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Sweet Inn, the new concept described by Paul Besnainou

The CEO of the new player in European tourist accommodations presents its concept. Midway between a hotel and apartment sharing, Sweet Inn offers accommodations in the center of major cities with customized hotel services. It brings its own concept of decoration to residential apartments that are rented from their owners empty with longterm leases.

Recently launched on the tourist accommodations market, Sweet Inn is a new concept that combines the best of hotels and short term rental in a single product. The young company thus offers the possibility of renting an apartment while enjoying hotel services, some of which are included in the base price (dedicated host, hotel bedding, welcome products, luggage check, Nespresso machine, tactile tablet, WiFi...) and other services à la carte (airport transfer, local Smartphone, housekeeping service, private chauffeur, dry cleaning and laundry service, restaurant pass card, meal basket delivery, car rental...). Described as "a hotel scattered about a town" by its ceo Paul Besnainou, Sweet Inn has a lobby available to guests staying at its apartments in all the cities where it is located.

What is the origin of the Sweet Inn concept?

Since short-term accommodations rentals is a high growth sector, we began the Sweet Inn project in November 2013. It took two years of work to launch the concept including one to design it and define the strategy to adopt. In all, we invested 5 million dollars in two years to get where we are. The Sweet Inn network has 200 apartments in seven cities: Paris, Rome, Brussels, Barcelona, Jerusalem, Tel Aviv and Lisbon.

What are your goals in terms of development?

Initially, we plan to open three new destinations in 2016: Amsterdam, starting in the first quarter of the year, then Vienna and Berlin. We will then try to develop in a fourth European city, such as London, before launching our product in Asia and America. Our goal is to have 450 apartments by the end of 2016, 120 of which will be in Paris. We are currently operating sixty or so properties in the French capital.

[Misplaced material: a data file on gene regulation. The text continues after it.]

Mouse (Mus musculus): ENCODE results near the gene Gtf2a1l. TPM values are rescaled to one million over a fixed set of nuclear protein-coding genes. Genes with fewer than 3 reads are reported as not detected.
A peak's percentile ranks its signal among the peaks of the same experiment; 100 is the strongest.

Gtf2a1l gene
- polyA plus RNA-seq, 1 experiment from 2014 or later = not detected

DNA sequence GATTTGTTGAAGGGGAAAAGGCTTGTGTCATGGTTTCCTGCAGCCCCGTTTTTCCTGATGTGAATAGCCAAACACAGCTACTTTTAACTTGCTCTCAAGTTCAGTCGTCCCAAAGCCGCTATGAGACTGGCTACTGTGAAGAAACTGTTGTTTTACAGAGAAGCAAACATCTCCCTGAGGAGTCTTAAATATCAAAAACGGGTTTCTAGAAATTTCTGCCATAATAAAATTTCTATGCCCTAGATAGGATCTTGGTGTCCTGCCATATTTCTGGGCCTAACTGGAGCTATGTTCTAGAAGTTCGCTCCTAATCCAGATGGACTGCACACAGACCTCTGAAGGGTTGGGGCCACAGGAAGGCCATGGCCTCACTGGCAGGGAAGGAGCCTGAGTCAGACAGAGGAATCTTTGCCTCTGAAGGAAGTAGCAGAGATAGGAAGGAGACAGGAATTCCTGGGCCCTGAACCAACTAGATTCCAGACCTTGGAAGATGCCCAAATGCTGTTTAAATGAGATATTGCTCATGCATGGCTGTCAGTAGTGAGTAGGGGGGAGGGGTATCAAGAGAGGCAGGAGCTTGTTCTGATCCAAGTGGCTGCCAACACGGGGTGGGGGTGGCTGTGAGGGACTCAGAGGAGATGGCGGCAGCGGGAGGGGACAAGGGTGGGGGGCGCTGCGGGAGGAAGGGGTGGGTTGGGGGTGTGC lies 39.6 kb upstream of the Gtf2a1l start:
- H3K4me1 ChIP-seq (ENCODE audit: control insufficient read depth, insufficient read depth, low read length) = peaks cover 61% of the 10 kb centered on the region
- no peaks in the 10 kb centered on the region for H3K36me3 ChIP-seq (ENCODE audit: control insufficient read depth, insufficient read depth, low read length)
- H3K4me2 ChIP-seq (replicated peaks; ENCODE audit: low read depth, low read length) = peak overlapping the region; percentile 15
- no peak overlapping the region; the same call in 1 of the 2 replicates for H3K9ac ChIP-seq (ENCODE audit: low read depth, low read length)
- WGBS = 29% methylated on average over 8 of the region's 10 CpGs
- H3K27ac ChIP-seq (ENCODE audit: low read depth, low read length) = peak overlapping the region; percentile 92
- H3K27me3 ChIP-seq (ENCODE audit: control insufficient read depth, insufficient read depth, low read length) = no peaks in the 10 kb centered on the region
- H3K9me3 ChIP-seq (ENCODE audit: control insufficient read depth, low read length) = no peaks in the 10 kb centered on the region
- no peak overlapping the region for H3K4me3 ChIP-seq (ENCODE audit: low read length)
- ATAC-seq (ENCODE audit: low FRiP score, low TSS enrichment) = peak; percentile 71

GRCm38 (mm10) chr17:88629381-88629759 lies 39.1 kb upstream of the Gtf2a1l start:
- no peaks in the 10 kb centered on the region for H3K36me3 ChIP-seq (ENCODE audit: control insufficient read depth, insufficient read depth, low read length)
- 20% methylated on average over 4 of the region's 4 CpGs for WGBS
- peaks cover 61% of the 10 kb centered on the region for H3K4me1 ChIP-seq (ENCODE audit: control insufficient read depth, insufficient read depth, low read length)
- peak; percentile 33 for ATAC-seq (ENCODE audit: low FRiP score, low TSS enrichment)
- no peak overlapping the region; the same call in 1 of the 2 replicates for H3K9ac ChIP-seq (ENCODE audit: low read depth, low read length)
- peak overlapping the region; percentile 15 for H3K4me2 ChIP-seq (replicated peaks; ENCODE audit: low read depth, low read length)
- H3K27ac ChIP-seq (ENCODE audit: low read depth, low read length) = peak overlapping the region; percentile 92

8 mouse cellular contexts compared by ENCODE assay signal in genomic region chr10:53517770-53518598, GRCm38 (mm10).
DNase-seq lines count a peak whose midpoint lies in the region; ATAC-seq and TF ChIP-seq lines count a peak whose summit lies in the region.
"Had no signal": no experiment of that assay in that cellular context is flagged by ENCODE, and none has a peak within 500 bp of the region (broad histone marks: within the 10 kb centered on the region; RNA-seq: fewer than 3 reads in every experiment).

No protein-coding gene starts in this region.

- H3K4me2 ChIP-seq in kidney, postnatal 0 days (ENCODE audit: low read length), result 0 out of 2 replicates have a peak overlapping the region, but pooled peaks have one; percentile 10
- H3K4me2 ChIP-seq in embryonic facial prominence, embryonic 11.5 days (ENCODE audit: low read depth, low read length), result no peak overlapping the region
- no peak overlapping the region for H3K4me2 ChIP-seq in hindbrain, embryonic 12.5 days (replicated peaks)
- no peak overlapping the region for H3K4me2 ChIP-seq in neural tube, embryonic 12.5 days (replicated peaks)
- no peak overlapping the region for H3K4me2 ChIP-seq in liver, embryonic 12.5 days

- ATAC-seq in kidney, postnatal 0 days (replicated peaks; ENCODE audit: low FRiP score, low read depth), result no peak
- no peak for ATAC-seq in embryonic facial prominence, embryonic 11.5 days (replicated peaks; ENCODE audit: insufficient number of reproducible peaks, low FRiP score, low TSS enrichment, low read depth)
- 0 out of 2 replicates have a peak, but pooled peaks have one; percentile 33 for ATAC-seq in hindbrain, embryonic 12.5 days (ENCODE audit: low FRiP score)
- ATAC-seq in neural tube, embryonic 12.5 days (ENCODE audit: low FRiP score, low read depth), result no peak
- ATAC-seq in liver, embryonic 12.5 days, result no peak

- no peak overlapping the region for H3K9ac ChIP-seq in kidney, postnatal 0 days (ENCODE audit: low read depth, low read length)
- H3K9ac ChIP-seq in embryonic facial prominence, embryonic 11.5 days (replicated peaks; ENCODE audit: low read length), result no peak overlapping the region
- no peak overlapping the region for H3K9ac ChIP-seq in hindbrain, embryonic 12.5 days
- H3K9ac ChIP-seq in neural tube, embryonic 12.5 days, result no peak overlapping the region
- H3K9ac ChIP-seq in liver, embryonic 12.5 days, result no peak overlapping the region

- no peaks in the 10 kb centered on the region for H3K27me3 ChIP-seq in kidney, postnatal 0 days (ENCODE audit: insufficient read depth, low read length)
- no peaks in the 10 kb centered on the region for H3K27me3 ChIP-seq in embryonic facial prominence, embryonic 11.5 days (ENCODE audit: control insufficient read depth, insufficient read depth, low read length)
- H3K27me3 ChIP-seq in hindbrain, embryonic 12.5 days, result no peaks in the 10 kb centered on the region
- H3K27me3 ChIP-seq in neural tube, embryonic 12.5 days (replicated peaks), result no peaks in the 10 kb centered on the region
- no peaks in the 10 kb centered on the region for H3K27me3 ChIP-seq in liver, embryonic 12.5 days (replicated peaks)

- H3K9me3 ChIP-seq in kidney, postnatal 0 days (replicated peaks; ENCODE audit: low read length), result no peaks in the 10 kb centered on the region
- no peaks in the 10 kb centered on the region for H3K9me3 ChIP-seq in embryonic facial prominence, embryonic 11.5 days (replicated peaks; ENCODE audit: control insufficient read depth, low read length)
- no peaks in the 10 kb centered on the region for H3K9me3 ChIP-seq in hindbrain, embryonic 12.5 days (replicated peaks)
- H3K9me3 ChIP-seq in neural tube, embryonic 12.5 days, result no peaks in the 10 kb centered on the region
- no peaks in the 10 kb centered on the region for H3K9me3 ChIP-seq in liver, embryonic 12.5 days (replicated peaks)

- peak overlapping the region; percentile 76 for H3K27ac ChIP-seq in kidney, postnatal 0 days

How would you differentiate yourselves from other short-term rental providers, in particular those that are part of the "sharing" concept?

We are more professional than the sharing platforms. We rent empty, uninhabited apartments from their owners, through the signature of three-, six- and nine-year commercial leases, then we take care of furnishing and decoration before putting them on the market. The Sweet Inn model is thus viable in terms of legislation, whether it is in terms of taxation or obligation to standardize security. It allows us to offer customers a guarantee and protect them from the dangers of short-term rentals, while offering them a local experience. When we open on a new market we first try to adapt ourselves to the legislation at the destination.

What are your criteria for choosing apartments?

Our selection criteria concern first and foremost the location of the apartment, which must be central. Then we look at the charm of the building, which must be well maintained for a successful initial contact with clients. Finally, the apartment must be in good condition and empty, so we may furnish and decorate it according to our brand standards. It is important for us to optimize space and bedding.

What is your positioning on the market?

Our positioning is difficult to define, but I would say that we are relatively upscale. In Paris, we offer an affordable price per night and our average daily rates run between 130 and 140 euros, for a one-bedroom apartment that can sleep 4, to 250 euros for a two-bedroom that can sleep 6, and 600 to 700 euros for a larger three-room apartment. The Sweet Inn product was initially designed for leisure clientèle, but we are also seeing demand from business segment and we are developing an offer that is adapted to business customers.

Also read:

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  • Interview with Eric van Dijk, COO at Meininger Hotels
  • Mixed-use: 10 impressive projects around the world


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